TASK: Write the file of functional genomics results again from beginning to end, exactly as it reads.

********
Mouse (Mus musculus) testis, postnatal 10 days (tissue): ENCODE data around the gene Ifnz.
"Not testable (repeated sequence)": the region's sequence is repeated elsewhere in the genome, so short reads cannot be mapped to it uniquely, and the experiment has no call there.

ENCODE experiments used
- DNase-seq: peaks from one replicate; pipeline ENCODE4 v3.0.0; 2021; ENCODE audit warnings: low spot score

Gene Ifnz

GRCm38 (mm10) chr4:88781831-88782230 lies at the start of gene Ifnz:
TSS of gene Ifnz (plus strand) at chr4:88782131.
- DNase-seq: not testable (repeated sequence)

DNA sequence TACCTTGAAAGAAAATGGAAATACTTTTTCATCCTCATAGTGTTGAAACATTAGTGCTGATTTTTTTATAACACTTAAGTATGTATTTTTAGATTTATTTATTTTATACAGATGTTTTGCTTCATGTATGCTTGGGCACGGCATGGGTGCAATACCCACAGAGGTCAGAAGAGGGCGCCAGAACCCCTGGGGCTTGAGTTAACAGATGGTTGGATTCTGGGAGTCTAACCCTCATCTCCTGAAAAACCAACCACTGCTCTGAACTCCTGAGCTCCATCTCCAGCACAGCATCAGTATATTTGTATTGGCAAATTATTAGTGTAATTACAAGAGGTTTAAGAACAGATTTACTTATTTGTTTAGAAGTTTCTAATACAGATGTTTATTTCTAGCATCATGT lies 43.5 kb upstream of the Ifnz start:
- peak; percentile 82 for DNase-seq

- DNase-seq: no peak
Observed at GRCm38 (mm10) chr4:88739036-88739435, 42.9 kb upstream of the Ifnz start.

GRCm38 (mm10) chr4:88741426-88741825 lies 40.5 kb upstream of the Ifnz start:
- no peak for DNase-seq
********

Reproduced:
Mouse (Mus musculus) testis, postnatal 10 days (tissue): ENCODE data around the gene Ifnz.
"Not testable (repeated sequence)": the region's sequence is repeated elsewhere in the genome, so short reads cannot be mapped to it uniquely, and the experiment has no call there.

ENCODE experiments used
- DNase-seq: peaks from one replicate; pipeline ENCODE4 v3.0.0; 2021; ENCODE audit warnings: low spot score

Gene Ifnz

GRCm38 (mm10) chr4:88781831-88782230 lies at the start of gene Ifnz:
TSS of gene Ifnz (plus strand) at chr4:88782131.
- DNase-seq: not testable (repeated sequence)

DNA sequence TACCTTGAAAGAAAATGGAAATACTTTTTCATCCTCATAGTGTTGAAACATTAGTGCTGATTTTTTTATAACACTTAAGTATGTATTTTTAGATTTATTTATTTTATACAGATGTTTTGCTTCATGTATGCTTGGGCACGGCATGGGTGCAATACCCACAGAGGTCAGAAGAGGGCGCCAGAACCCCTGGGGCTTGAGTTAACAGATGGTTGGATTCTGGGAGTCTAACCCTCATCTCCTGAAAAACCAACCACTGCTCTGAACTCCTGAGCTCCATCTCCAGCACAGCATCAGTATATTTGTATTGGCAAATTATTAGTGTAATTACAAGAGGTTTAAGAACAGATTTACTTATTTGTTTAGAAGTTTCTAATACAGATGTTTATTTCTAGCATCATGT lies 43.5 kb upstream of the Ifnz start:
- peak; percentile 82 for DNase-seq

- DNase-seq: no peak
Observed at GRCm38 (mm10) chr4:88739036-88739435, 42.9 kb upstream of the Ifnz start.

GRCm38 (mm10) chr4:88741426-88741825 lies 40.5 kb upstream of the Ifnz start:
- no peak for DNase-seq